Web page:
Today VMware has announced the new network virtualization product VMware NSX. How cool is that name by the way?
Now normally I dont write articles on the new products we announce (excluding vCloud Director related), but if anyone watched my Chinwag with Mike Laverick, I find this one of particular interest. My personal opinion is that this is the next major wave of virtualization, and VMware is at the forefront of the technology again. Back in the day when I was a Windows NT 3rd Line Engineer, I got involved in networking a lot more, even passing my CCNA (dont ask me a single question about it, I have forgotten more than I learnt) but I have always found the networking side of the datacenter infrastructure interesting. Now I am no Kamau Wanguhu, but I know a thing or two about networking, so this technology for me is of awesome interest.
Anyway, enough about me and my opinions (read more below), the full VMware NSX Network Virtualization announcement can be found by clicking here.
A quick snippet from the article:
Networking is stuck in the past
It wasn’t that long ago when provisioning server resources for an application was manual, time consuming, hardware dependent, error prone, and grossly inefficient. As with many computer science problems, the solution to this inefficiency was automation through software abstraction – enabled by server virtualization. The release of VMware ESX paved the way for enterprises to rapidly deploy any application on any server, non-disruptively, by enabling the fundamental abstraction of servers from hardware – creating the virtual machine. Through server virtualization software, application servers are encapsulated into virtual machines, and programmatically deployed with APIs on top generalized pools of CPU and memory resources. The first important step toward the software defined data center.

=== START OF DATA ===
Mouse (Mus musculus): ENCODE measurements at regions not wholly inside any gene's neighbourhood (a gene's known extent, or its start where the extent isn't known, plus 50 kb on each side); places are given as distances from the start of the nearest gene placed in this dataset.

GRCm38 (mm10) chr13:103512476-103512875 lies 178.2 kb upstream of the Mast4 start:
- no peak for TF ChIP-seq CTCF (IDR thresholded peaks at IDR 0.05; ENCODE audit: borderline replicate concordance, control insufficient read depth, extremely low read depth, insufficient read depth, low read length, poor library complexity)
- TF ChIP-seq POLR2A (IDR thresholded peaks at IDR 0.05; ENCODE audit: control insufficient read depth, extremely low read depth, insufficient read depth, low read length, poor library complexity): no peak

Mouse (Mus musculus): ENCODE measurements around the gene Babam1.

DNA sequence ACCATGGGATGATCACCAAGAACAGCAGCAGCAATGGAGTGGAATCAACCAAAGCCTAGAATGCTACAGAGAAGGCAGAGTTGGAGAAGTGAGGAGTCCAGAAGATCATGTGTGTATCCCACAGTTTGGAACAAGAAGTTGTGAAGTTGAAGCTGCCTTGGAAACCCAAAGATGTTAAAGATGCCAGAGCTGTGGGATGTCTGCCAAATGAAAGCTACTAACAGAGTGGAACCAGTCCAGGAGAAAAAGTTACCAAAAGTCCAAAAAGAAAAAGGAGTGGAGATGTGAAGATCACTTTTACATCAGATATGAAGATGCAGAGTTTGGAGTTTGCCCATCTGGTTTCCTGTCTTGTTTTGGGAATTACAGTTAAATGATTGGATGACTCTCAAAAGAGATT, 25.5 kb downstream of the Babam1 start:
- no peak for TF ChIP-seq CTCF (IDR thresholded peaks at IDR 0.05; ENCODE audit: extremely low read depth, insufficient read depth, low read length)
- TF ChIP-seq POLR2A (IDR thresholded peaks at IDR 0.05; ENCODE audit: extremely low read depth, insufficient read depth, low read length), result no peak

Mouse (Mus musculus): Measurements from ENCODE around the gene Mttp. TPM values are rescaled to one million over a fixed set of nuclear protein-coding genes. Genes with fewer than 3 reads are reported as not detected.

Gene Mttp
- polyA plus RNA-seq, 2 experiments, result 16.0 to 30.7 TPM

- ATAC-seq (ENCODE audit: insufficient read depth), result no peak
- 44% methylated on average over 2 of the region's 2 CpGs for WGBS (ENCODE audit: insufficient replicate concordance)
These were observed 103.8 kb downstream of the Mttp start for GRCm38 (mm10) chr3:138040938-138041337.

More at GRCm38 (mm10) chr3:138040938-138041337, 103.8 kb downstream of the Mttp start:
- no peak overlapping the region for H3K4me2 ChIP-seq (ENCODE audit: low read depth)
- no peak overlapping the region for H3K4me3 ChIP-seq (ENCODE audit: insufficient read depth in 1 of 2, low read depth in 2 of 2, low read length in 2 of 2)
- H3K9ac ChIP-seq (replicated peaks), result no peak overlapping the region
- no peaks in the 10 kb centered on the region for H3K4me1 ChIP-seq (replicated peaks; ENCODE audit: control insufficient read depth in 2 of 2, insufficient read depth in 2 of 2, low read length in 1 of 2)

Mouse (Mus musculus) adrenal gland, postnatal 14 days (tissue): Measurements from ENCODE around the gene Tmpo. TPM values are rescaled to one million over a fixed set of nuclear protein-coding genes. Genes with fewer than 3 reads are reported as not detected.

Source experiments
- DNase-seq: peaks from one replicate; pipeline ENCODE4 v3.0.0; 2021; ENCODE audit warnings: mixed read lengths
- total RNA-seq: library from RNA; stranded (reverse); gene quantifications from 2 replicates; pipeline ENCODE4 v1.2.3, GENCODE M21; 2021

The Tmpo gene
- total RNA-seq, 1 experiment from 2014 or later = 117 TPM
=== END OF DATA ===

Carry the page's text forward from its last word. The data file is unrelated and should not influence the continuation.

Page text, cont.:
What I find so interesting about this and the future of networking is how the datacenter boundaries are now being eroded away, and we no longer have these physical restrictions and limitations placed on us as Architects and Administrators. How cool is the future thought that we no longer need to worry about where all our hosts are physically located, or worry about us having more than 4096 VLANs. Of course the physical network can never go away, but by virtualizing, a lot of the complexity sure does! Some of this has already been addressed with cloud, but this is the next exciting step in the (VMware phrase) Software Defined Datacenter. Now I cannot wait to find out how and what Storage Virtualization is going to do to the world…